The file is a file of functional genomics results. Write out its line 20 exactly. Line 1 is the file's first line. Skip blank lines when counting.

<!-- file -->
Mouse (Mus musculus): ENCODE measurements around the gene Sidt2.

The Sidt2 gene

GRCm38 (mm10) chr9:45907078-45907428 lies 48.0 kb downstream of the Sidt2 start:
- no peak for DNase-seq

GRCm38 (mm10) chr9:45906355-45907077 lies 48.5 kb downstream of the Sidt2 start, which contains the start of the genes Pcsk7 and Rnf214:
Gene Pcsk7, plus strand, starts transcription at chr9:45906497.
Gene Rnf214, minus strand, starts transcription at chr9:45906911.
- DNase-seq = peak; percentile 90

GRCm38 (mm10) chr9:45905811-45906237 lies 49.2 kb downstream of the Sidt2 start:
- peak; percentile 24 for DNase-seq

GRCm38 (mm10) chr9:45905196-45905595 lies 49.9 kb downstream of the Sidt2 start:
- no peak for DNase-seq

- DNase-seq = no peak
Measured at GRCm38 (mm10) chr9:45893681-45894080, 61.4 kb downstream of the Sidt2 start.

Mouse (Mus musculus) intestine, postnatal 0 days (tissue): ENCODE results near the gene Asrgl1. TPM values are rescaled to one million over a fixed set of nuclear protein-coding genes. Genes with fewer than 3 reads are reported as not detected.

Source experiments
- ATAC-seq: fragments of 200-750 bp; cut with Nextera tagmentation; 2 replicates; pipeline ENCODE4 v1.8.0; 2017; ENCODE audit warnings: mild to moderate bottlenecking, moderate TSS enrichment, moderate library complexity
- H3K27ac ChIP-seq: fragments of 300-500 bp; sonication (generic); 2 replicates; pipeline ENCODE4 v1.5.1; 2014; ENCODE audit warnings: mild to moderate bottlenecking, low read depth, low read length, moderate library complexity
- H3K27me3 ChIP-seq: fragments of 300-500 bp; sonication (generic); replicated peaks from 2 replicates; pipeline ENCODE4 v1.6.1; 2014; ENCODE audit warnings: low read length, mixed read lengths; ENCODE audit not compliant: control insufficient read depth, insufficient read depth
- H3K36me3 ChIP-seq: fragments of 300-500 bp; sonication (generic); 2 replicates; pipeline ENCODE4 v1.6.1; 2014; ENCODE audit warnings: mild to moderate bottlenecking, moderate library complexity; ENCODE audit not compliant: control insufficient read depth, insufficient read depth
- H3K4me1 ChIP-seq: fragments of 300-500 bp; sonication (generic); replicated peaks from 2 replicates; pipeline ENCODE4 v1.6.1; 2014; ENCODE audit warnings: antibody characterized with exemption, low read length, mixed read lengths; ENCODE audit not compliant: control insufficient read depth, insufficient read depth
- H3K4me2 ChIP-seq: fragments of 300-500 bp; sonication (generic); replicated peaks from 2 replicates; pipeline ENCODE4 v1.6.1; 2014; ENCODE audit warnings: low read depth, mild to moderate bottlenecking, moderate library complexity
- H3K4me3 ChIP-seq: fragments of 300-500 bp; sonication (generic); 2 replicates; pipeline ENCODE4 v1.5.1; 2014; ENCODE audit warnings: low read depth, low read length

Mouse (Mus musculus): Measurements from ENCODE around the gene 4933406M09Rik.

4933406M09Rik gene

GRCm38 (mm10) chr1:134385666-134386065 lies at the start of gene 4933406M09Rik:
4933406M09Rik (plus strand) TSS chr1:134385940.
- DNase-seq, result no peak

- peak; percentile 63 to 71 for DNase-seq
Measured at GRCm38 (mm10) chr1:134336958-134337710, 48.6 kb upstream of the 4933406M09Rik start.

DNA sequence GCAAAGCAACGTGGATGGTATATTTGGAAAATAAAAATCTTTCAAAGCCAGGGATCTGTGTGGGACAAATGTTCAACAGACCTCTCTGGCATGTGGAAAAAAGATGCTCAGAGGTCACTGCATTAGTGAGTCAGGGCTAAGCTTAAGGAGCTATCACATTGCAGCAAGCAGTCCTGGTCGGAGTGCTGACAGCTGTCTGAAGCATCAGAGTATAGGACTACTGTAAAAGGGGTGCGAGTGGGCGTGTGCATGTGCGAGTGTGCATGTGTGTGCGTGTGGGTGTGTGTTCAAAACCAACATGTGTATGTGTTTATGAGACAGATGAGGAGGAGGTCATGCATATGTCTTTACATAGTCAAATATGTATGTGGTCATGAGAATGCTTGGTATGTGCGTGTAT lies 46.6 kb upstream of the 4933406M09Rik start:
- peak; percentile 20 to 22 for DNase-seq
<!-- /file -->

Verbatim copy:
- H3K36me3 ChIP-seq: fragments of 300-500 bp; sonication (generic); 2 replicates; pipeline ENCODE4 v1.6.1; 2014; ENCODE audit warnings: mild to moderate bottlenecking, moderate library complexity; ENCODE audit not compliant: control insufficient read depth, insufficient read depth